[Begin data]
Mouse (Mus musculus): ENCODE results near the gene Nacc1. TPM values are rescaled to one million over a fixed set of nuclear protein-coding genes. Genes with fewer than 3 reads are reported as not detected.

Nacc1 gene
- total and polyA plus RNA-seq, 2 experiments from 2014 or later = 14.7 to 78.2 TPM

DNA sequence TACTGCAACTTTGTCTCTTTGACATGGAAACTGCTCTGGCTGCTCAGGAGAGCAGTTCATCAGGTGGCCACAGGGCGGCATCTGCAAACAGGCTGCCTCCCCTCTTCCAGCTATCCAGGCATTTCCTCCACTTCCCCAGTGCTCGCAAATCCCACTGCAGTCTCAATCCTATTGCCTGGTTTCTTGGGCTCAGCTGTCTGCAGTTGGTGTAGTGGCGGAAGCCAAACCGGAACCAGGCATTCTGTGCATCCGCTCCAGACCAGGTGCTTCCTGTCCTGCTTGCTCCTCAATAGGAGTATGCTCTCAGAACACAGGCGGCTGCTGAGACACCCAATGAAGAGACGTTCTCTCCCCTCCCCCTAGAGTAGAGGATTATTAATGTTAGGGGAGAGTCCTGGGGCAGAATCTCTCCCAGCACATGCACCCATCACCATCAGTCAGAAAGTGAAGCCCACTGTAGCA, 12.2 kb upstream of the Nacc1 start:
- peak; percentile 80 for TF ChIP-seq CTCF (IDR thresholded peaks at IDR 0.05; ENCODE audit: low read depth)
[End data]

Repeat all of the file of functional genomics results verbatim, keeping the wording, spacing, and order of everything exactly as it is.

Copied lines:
Mouse (Mus musculus): ENCODE results near the gene Nacc1. TPM values are rescaled to one million over a fixed set of nuclear protein-coding genes. Genes with fewer than 3 reads are reported as not detected.

Nacc1 gene
- total and polyA plus RNA-seq, 2 experiments from 2014 or later = 14.7 to 78.2 TPM

DNA sequence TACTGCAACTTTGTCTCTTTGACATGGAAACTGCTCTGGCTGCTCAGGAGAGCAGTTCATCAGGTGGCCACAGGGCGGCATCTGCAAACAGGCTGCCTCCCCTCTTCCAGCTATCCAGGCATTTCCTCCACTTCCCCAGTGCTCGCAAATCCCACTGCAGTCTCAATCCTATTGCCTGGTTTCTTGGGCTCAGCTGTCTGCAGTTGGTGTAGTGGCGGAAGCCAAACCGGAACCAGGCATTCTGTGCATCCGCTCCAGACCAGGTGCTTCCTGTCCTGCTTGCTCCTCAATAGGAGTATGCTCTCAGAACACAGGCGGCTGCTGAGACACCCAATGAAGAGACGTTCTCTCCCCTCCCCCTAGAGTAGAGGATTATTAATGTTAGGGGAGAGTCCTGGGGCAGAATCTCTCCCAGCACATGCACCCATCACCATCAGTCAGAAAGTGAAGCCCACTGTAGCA, 12.2 kb upstream of the Nacc1 start:
- peak; percentile 80 for TF ChIP-seq CTCF (IDR thresholded peaks at IDR 0.05; ENCODE audit: low read depth)